Wednesday, January 18, 2012

308 - Vayechi

Just before Yaakov Avinu passed away, he gathered his sons together, and addressed each one of them in accordance with their individual needs and character traits. There was one exception: Shimon and Levi who were addressed as one. The Torah recounts Yaakov's admonishment: "Shimon and Levi are brothers; their weaponry is a stolen trade. May my soul not enter their conspiracy, may my honor not join their congregation, for in their wrath they killed men and at their whim they uprooted an ox. Cursed is their wrath for it is intense and their anger for it is harsh, I will separate them within Yaakov and disperse them within Yisrael" (Bereishis 49, 5-7). Rashi notes that even when Yaakov admonished his sons, he did not curse them; rather, he cursed their anger.

Rav Wolbe (Shiurei Chumash) related that his rebbe, Rav Yeruchom Levovitz, was once asked if it is permissible to hate a Jew who does not observe the Torah and mitzvos. Rav Yeruchom answered that such behavior is forbidden for most people, because they cannot differentiate between the person and his negative middos. Hence, they will end up hating the person himself which is prohibited. He added that a great person can make this distinction whereby he would hate the person's actions, and, nevertheless, love the person himself. Rav Wolbe continues that Yaakov displayed this greatness when he cursed merely Shimon and Levi's anger and refrained from cursing Shimon and Levi themselves.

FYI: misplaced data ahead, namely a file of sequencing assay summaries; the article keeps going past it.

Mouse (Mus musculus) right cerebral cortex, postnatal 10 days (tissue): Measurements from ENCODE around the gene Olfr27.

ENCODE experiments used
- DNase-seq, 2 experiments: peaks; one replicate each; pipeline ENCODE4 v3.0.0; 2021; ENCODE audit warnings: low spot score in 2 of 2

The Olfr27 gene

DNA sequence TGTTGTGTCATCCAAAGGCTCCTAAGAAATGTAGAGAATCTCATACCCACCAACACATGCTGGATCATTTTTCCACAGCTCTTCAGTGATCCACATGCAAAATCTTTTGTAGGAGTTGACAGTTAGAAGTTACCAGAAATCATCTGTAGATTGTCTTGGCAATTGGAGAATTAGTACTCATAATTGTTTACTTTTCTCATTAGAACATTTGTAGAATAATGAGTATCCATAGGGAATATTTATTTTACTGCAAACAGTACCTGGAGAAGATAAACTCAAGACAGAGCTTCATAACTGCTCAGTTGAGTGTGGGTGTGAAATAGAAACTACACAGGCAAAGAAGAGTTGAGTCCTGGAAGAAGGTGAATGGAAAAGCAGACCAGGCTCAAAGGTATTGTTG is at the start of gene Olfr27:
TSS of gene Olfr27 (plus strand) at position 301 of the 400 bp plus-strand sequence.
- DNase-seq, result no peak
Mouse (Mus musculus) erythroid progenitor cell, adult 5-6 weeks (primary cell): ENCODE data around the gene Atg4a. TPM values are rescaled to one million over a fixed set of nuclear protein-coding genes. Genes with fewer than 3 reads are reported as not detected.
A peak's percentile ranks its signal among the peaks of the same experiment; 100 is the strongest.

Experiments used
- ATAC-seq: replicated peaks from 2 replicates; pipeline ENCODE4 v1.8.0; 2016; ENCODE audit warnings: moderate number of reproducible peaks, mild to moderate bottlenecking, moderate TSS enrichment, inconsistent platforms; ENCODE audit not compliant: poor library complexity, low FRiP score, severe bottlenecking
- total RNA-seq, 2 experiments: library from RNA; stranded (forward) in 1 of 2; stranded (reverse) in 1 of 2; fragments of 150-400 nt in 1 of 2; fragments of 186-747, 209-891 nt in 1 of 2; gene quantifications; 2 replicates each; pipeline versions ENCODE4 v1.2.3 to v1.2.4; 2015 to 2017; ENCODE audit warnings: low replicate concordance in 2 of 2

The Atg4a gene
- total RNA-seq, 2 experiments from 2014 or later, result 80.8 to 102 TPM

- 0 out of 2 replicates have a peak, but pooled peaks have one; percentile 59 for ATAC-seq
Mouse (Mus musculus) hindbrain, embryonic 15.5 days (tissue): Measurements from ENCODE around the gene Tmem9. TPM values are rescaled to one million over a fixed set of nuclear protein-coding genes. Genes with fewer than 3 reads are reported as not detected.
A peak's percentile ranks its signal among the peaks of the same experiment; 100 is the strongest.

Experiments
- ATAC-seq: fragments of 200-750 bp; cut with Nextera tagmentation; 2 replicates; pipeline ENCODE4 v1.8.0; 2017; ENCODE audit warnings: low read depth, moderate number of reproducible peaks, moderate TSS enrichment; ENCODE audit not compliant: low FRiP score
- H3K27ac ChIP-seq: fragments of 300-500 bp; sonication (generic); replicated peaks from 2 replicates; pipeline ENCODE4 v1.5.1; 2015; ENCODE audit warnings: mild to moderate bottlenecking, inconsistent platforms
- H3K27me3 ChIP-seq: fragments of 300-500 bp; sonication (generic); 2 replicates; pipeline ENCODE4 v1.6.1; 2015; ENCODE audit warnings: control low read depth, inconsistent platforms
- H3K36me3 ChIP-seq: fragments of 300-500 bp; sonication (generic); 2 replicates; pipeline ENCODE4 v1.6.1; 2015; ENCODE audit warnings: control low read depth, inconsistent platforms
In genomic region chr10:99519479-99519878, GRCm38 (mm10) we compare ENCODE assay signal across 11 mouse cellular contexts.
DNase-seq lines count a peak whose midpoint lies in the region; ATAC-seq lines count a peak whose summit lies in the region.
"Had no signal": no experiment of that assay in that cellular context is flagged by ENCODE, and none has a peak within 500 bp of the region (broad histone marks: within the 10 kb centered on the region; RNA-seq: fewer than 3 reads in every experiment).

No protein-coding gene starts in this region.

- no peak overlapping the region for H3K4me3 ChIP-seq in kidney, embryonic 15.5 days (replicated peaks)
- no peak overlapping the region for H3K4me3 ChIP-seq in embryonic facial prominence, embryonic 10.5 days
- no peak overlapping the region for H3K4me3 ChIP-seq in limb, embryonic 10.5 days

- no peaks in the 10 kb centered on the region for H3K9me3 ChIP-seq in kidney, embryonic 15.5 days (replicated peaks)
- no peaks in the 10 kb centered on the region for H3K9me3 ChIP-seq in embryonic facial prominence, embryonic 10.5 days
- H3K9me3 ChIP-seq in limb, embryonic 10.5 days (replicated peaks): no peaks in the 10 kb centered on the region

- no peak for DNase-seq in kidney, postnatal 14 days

Rav Yeruchom would say, a person with negative middos can be compared to a closet full of diamonds and pearls that has a rotten apple in the middle. Would anybody even entertain a thought of disposing an entire closet worth millions merely because it also contains a moldy apple? So too, every person intrinsically is worth millions. Negative character traits are a rotten apple that must be dealt with, but should not diminish a person's worth which inherently is invaluable.

This is an idea that, if properly internalized, can drastically change our relationship with our fellow man and our assessment of ourselves. We will be able to look at the big picture and appreciate the diamonds in spouses, relatives, friends and colleagues, without allowing a rotten apple to cloud our perception. Likewise, when we stand back and assess our own spiritual well-being, we will begin to take notice of our many qualities and strengths. This will allow us to focus on polishing these diamonds and pearls without getting disheartened or even depressed due to a few rotten apples!

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